Cases where exceptions under Section 8, Rule 51 are applied

The exceptions under Section 8, Rule 51 are only for the benefit of the appellant.In addition, jurisprudence has taught us that the exceptions under Section 8, Rule 51 can only be applied for the benefit of the appellant. The following cases applied the exceptional rule in Section 8, Rule 51:

In Demafelis v. CA,[1] the petitioner sued private respondent for ejectment, and the trial court ruled in favor of the petitioner. Respondent-appellant appealed, and the CA reversed the judgment in its favor. The issue of the identity of the land was passed upon by the CA, even if the only issue raised on appeal was the affirmation of the trial court's decision. Applying the exception for the appellant, the Court held that the CA had ample authority to decide the issue.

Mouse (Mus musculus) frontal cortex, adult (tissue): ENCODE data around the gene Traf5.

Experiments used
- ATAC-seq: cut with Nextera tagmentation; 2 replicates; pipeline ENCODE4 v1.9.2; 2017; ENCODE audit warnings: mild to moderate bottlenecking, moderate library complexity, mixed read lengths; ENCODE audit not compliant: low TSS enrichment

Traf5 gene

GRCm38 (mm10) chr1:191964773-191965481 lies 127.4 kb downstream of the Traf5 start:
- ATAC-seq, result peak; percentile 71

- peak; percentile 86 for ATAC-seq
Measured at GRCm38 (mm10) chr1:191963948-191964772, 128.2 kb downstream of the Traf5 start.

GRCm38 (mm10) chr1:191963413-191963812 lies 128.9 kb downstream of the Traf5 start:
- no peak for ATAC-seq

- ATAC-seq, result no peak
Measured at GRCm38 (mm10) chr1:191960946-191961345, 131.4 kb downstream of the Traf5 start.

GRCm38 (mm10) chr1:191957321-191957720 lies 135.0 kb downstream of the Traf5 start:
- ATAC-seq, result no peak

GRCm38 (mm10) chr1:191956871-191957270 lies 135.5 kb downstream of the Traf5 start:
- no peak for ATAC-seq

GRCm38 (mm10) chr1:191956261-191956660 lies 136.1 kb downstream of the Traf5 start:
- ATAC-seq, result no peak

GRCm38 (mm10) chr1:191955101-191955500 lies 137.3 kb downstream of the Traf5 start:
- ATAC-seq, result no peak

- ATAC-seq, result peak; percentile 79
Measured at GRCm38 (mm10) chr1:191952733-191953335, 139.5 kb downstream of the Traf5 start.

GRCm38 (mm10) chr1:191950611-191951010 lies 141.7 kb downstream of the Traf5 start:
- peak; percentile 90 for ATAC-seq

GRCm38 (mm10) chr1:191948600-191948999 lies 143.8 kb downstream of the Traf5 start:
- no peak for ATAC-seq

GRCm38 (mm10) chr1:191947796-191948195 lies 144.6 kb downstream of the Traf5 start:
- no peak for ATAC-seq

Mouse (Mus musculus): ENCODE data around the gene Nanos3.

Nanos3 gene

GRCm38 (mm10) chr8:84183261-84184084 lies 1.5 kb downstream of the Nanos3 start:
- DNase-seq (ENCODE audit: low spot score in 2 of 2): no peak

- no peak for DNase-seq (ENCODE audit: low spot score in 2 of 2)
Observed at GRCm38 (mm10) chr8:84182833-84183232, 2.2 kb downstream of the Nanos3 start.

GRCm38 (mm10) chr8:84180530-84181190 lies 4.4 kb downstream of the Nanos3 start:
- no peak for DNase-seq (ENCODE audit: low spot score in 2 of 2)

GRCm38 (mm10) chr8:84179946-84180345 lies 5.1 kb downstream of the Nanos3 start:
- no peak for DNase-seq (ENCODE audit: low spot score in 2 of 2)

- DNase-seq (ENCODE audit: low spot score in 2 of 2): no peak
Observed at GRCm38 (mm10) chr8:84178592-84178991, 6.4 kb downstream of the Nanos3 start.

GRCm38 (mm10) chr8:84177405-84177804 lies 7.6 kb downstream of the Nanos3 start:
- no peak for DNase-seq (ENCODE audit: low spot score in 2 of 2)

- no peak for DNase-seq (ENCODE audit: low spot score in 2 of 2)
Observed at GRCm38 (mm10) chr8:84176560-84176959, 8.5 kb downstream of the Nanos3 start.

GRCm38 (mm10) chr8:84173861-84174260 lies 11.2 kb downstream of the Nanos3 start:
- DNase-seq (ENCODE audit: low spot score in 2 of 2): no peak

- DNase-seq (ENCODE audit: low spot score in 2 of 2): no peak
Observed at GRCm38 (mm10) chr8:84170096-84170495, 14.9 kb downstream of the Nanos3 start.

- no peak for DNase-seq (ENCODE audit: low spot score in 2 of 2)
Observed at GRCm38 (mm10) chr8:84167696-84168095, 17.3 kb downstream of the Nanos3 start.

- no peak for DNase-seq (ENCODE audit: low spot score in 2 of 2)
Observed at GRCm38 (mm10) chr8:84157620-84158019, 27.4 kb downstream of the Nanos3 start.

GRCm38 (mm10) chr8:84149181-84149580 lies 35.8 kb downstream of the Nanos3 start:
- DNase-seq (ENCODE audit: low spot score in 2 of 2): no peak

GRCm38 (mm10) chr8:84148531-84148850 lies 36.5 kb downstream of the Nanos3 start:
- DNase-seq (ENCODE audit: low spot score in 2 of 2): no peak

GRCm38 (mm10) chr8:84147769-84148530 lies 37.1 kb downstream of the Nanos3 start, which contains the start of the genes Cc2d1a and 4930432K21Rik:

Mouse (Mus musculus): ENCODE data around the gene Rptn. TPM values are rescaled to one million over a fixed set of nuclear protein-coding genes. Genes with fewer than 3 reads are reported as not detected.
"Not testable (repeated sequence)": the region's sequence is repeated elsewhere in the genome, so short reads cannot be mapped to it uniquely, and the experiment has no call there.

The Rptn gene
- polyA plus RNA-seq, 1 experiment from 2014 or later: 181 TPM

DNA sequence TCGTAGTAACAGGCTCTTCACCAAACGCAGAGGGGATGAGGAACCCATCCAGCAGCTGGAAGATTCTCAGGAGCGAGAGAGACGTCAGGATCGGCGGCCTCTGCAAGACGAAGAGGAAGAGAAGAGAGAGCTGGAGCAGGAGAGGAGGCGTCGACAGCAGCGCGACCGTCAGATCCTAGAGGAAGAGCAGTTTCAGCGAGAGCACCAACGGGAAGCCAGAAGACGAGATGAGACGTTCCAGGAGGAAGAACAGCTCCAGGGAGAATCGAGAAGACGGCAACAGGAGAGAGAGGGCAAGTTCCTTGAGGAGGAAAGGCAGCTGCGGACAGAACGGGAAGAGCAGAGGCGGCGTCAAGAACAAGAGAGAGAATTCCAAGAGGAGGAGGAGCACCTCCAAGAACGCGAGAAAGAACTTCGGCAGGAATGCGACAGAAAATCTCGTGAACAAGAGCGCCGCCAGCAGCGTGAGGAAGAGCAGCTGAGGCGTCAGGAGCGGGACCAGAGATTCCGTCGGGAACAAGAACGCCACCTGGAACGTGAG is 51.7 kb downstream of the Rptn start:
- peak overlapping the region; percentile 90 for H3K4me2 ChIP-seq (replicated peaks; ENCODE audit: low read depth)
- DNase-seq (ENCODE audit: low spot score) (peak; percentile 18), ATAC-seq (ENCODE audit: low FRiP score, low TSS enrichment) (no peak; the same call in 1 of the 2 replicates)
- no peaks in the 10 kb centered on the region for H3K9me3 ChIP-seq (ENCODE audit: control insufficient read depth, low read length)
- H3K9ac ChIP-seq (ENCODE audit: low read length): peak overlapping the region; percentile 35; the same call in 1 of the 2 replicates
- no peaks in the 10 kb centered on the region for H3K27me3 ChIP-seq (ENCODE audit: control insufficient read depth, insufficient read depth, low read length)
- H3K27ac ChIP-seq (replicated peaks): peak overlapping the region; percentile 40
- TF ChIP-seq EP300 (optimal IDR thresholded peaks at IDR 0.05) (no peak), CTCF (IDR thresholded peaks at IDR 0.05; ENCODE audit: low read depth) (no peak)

In Holy Trinity v. De la Cruz,[2] the issue raised on appeal to the CA was the validity of the emancipation patent, but the Court allowed the CA to rule on the issue of whether or not the land is covered by the agrarian reform laws. Thus, the appellate court correctly waived the lack of specific assignment of error and considered the second issue in favor of the appellant.

In Banco De Oro Unibank, Inc. v. Spouses Locsin,[3] the CA decided the issue of the sufficiency of evidence regarding the petitioner's entitlement to the claim of deficiency after foreclosure, despite non-assignment on appeal. Once again, the Court favored the appellant, and ruled that the issue of entitlement to the deficiency is closely related to the issue of whether or not such claim was proven through preponderance of evidence. 

In the above-cited cases, the CA decided issues not assigned as errors but were closely related to or dependent on an assigned error and properly argued by the appellants. In Philippine National Bank v. Spouses Rabat,[4] the Court held that in Section 8, Rule 51, "[i]t may at once be noticed that the exceptions are for the benefit of the appellant and not for the appellee."

[1] 563 Phil. 614 (2007).

[2] G.R. No. 200454, October 22, 2014.

[3] G.R. No. 190445, July 23, 2014.

[4] 398 Phil. 654 (2000).

Popular Posts